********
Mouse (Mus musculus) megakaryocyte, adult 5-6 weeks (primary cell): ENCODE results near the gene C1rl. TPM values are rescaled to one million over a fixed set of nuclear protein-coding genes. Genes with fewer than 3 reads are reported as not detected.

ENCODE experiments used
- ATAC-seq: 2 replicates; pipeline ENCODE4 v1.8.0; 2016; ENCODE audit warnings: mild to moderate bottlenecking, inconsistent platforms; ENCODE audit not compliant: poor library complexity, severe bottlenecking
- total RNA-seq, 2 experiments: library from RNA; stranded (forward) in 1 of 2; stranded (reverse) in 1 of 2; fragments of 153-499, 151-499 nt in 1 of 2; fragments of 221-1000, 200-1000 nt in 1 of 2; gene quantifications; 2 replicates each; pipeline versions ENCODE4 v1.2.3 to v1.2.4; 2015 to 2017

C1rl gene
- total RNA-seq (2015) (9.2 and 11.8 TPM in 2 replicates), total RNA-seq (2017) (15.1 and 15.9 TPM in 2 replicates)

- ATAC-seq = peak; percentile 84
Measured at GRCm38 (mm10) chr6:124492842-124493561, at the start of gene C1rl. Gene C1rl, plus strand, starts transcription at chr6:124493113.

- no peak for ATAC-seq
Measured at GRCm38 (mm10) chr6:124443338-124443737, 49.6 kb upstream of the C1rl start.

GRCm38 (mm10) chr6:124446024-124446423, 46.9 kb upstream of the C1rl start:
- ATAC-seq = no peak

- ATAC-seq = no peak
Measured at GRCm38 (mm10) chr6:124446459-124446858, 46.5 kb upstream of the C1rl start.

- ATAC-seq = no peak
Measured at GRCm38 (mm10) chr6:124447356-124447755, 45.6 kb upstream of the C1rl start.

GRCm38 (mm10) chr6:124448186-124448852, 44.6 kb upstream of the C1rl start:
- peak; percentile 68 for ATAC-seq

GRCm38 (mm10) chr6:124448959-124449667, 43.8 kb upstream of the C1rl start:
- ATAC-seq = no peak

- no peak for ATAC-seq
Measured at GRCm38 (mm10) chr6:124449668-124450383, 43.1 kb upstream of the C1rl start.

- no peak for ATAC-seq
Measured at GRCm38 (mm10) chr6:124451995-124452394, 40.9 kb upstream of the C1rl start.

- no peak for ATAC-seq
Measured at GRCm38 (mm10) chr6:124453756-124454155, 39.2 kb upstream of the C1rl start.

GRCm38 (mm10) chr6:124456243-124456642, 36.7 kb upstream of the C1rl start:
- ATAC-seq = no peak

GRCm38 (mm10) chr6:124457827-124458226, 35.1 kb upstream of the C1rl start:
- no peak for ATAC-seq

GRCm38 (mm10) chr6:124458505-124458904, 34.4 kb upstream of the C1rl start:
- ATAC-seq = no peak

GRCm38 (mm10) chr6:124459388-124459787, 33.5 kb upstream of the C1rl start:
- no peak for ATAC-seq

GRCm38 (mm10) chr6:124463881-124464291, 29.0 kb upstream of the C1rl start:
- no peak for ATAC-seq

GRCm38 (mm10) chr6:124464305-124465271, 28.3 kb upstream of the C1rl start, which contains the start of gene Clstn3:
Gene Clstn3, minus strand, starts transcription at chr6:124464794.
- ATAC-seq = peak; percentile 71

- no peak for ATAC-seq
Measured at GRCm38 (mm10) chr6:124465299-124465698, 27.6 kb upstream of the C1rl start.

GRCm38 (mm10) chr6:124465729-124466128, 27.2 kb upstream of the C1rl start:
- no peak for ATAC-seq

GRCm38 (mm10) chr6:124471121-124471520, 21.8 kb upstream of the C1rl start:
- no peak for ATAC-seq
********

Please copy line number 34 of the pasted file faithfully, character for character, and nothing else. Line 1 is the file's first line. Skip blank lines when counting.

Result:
- no peak for ATAC-seq